If you want to default the search column in an Interactive Report, you can easily accomplish this with a Dynamic Action on the After Refresh event of your IR. This way instead of the report searching all columns, it will search the one you set it to (unless the user selects something different, of course)

No default    With Default Column

Dynamic Action: Set Default IR Search Column
Event: After Refresh
Selection Type: Region
Region: select the IR region on your page
Condition: JavaScript expression with the code:

$v("apexir_CURRENT_SEARCH_COLUMN") == ""

True Action: “Execute JavaScript Code” with the following code:

$s("apexir_SEARCH_COLUMN_DROP", "Empno");

Make sure it does fire on Page Load.

There are two values that need to be set. What the user sees on the screen “apexir_SEARCH_COLUMN_DROP” and what the IR will use as a column “apexir_CURRENT_SEARCH_COLUMN”, make sure this last one matches your column name.

By using the After Refresh event we make sure the default search column is set again after the report refreshes.

UPDATE March 15, 2017: If you’re on APEX 5.0 or later and need to remove the “All Columns” option, use this line of code provided by John Snyders. His blogs on working with the menu widget will help you a lot.

$("#_column_search_drop").on("menubeforeopen", function(event, ui) {ui.menu.items[0].hide = true;});

When you enter data on a page we often think about APEX Validations when we want to validate our inputs and give errors to the user. (i.e. Value is required. Dates are not within range, etc…)

However, sometimes you may not be able to report all errors with a validation.  Or perhaps the code you need to call performs validations and processing all in once transaction like in the case of a 3rd party API.  Enter APEX_ERROR.ADD_ERROR

From the documentation.
ADD_ERROR Procedure: This procedure adds an error message to the error stack that is used to display an error on an error page or inline in a notification. It can be called in a validation or process to add one or more errors to the error stack.

For example, if you’ve used some of the Oracle eBusiness Suite API, you know that it could take a lot of code to setup and call one of these API. Then, the API may return with errors that you may want to display back on your page. If you don’t handle them correctly, your APEX page will just display a single error or exception.

Lets say you have an error record type that will hold multiple errors:

type message_rec_type is record
  message_text varchar2(4000)
  -- ... other attributes ...
type message_tbl_type is table of message_rec_type
  index by binary_integer;

Then, if our API call returns a bunch of errors in a message_tbl_type structure, we can put those on our APEX page like so:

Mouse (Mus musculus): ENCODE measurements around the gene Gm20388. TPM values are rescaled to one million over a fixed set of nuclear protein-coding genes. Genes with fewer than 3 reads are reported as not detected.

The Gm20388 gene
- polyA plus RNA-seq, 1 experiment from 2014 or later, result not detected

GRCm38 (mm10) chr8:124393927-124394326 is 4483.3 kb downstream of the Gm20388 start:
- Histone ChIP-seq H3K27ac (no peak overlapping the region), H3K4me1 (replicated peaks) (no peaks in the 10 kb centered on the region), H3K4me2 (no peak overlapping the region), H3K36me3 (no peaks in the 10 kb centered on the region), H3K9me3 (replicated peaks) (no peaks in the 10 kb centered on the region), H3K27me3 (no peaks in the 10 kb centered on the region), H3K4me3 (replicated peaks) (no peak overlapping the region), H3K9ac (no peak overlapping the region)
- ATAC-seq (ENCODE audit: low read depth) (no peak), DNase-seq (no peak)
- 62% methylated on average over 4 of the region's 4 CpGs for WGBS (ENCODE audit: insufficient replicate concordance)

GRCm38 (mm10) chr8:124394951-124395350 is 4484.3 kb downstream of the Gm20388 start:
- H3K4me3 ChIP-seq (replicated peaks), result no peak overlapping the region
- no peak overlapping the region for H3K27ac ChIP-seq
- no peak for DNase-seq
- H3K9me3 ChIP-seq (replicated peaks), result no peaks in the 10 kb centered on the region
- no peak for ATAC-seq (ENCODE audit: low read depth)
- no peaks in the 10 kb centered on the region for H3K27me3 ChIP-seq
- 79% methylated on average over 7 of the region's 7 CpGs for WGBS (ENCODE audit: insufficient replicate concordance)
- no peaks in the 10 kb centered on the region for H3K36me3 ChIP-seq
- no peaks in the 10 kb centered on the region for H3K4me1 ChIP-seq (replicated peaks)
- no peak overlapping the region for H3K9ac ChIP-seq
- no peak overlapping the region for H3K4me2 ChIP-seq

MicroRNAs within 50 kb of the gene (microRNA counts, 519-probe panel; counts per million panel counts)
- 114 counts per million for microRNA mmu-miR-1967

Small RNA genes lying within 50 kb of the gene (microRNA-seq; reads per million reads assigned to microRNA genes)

for i in 1 .. l_msg.COUNT loop
   apex_error.add_error(p_message => l_msg(i).message_text
                      , p_display_location => apex_error.c_inline_in_notification);
end loop;

For a quick and dirty example, I created a Page Process with this code:

  p_message => 'Your date range overlaps with other periods.'
, p_display_location => apex_error.c_inline_in_notification
  p_message => 'The category combination is invalid for the selected item.'
, p_display_location => apex_error.c_inline_in_notification

Submit the page and the result is:

Validation errors.

Validation errors.

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Create Feedback Page

Create Feedback Page

I find that using the Feedback functionality on APEX is just perfect when users are testing and reviewing your work on a dev or test environment.

It’s incredibly easy to setup.  Add a new page of type “Feedback Page”. Select the page number you want for this new page. The wizard allows you to create a Feedback Navigation Bar Entry and, while you’re there, enable feedback for your application for good measure.

At this point you’re done!  A brand new page is created and a “special” Navigation Bar Entry is added.  I say special because when you disable Feedback for your application (Application Properties -> Allow Feedback) the Nav Bar Entry goes away.

Feedback entries are added as part of Team Development for later review. But…

My problem with Feedback; I rarely know that it’s there!

I have gone days before I noticed someone added a new Feedback entry. Then the user asks… “what do you think about the issue I reported”. Enter blank stare.

To “solve” this, I like to add a little snippet of code using apex_mail to make people in the project aware of the new entry by sending out an email regarding the new Feedback entry.

If you look at the Feedback page, there’s a process in there “Submit Feedback”:

apex_util.submit_feedback (
    p_comment         => :P900_FEEDBACK,
    p_type            => :P900_FEEDBACK_TYPE,
    p_application_id  => :P900_APPLICATION_ID,
    p_page_id         => :P900_PAGE_ID,
    p_email           => null);

I like to change it to something like this:

  l_to app_parameters.value%TYPE;
  l_from varchar2(200);
  g_email_prefix app_parameters.value%TYPE;
  l_body clob;
  l_subject varchar2(200);
  i number;

  apex_util.submit_feedback (
      p_comment         => :P900_FEEDBACK,
      p_type            => :P900_FEEDBACK_TYPE,
      p_application_id  => :P900_APPLICATION_ID,
      p_page_id         => :P900_PAGE_ID,
      p_email           => null);

  l_to := app_util.get_param('FEEDBACK_EMAIL');
  l_from := nvl(app_util.get_email(:APP_USER), 'generic@company.com');
  g_email_prefix := app_util.get_param('EMAIL_PREFIX');
  l_body := 'New feedback for page: ' || :P900_PAGE_ID || utl_tcp.crlf
   || 'From: ' || :APP_USER || utl_tcp.crlf